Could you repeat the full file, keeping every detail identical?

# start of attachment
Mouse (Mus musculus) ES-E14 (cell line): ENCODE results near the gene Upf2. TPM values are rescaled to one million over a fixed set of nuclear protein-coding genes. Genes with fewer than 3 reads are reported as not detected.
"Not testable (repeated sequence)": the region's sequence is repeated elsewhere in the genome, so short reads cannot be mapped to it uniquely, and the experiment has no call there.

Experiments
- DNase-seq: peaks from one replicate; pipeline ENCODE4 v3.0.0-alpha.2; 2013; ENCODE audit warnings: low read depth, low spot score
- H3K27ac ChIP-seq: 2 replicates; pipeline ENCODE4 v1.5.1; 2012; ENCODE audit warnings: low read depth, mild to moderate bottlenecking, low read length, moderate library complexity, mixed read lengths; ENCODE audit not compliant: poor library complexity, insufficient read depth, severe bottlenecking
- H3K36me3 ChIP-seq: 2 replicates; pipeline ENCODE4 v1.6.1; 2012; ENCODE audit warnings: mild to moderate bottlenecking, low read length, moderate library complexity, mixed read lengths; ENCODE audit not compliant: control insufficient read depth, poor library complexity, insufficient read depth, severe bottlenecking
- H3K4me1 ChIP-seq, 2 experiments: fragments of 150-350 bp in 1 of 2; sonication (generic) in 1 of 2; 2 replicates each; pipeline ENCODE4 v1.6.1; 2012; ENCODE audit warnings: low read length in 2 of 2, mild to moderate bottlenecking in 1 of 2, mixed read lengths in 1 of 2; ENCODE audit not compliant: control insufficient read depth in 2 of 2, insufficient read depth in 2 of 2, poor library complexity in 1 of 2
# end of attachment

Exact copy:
Mouse (Mus musculus) ES-E14 (cell line): ENCODE results near the gene Upf2. TPM values are rescaled to one million over a fixed set of nuclear protein-coding genes. Genes with fewer than 3 reads are reported as not detected.
"Not testable (repeated sequence)": the region's sequence is repeated elsewhere in the genome, so short reads cannot be mapped to it uniquely, and the experiment has no call there.

Experiments
- DNase-seq: peaks from one replicate; pipeline ENCODE4 v3.0.0-alpha.2; 2013; ENCODE audit warnings: low read depth, low spot score
- H3K27ac ChIP-seq: 2 replicates; pipeline ENCODE4 v1.5.1; 2012; ENCODE audit warnings: low read depth, mild to moderate bottlenecking, low read length, moderate library complexity, mixed read lengths; ENCODE audit not compliant: poor library complexity, insufficient read depth, severe bottlenecking
- H3K36me3 ChIP-seq: 2 replicates; pipeline ENCODE4 v1.6.1; 2012; ENCODE audit warnings: mild to moderate bottlenecking, low read length, moderate library complexity, mixed read lengths; ENCODE audit not compliant: control insufficient read depth, poor library complexity, insufficient read depth, severe bottlenecking
- H3K4me1 ChIP-seq, 2 experiments: fragments of 150-350 bp in 1 of 2; sonication (generic) in 1 of 2; 2 replicates each; pipeline ENCODE4 v1.6.1; 2012; ENCODE audit warnings: low read length in 2 of 2, mild to moderate bottlenecking in 1 of 2, mixed read lengths in 1 of 2; ENCODE audit not compliant: control insufficient read depth in 2 of 2, insufficient read depth in 2 of 2, poor library complexity in 1 of 2